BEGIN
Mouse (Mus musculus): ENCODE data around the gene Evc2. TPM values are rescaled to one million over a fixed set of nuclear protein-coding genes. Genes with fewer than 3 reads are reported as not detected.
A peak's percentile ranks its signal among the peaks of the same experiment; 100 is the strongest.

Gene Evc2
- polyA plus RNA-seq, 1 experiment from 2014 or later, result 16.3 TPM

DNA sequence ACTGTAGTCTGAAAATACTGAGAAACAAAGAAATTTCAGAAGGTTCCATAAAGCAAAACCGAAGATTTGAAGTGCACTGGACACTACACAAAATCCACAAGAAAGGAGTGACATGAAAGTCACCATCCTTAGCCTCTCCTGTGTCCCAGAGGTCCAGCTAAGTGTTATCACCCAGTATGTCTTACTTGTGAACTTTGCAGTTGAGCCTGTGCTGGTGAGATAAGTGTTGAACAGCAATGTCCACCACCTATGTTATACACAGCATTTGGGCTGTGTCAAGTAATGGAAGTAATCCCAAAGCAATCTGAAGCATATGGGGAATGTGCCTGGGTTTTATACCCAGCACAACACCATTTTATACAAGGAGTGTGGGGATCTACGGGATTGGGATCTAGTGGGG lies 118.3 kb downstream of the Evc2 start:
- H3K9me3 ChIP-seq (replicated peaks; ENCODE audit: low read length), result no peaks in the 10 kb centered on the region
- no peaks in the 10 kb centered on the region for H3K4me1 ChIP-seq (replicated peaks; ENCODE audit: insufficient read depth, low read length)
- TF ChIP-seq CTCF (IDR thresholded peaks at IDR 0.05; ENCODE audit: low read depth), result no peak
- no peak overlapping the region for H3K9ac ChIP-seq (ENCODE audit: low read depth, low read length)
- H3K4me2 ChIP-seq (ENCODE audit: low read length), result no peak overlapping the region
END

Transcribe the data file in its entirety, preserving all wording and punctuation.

Mouse (Mus musculus): ENCODE data around the gene Evc2. TPM values are rescaled to one million over a fixed set of nuclear protein-coding genes. Genes with fewer than 3 reads are reported as not detected.
A peak's percentile ranks its signal among the peaks of the same experiment; 100 is the strongest.

Gene Evc2
- polyA plus RNA-seq, 1 experiment from 2014 or later, result 16.3 TPM

DNA sequence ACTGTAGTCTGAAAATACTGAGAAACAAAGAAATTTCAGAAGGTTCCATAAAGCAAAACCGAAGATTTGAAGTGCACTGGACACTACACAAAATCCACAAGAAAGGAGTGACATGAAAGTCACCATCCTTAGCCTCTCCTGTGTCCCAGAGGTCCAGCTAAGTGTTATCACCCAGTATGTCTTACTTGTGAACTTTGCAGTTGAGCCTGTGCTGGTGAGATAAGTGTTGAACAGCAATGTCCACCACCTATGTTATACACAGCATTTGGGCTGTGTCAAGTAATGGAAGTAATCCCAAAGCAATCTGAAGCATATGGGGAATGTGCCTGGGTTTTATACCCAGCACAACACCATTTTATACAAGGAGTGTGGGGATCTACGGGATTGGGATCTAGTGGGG lies 118.3 kb downstream of the Evc2 start:
- H3K9me3 ChIP-seq (replicated peaks; ENCODE audit: low read length), result no peaks in the 10 kb centered on the region
- no peaks in the 10 kb centered on the region for H3K4me1 ChIP-seq (replicated peaks; ENCODE audit: insufficient read depth, low read length)
- TF ChIP-seq CTCF (IDR thresholded peaks at IDR 0.05; ENCODE audit: low read depth), result no peak
- no peak overlapping the region for H3K9ac ChIP-seq (ENCODE audit: low read depth, low read length)
- H3K4me2 ChIP-seq (ENCODE audit: low read length), result no peak overlapping the region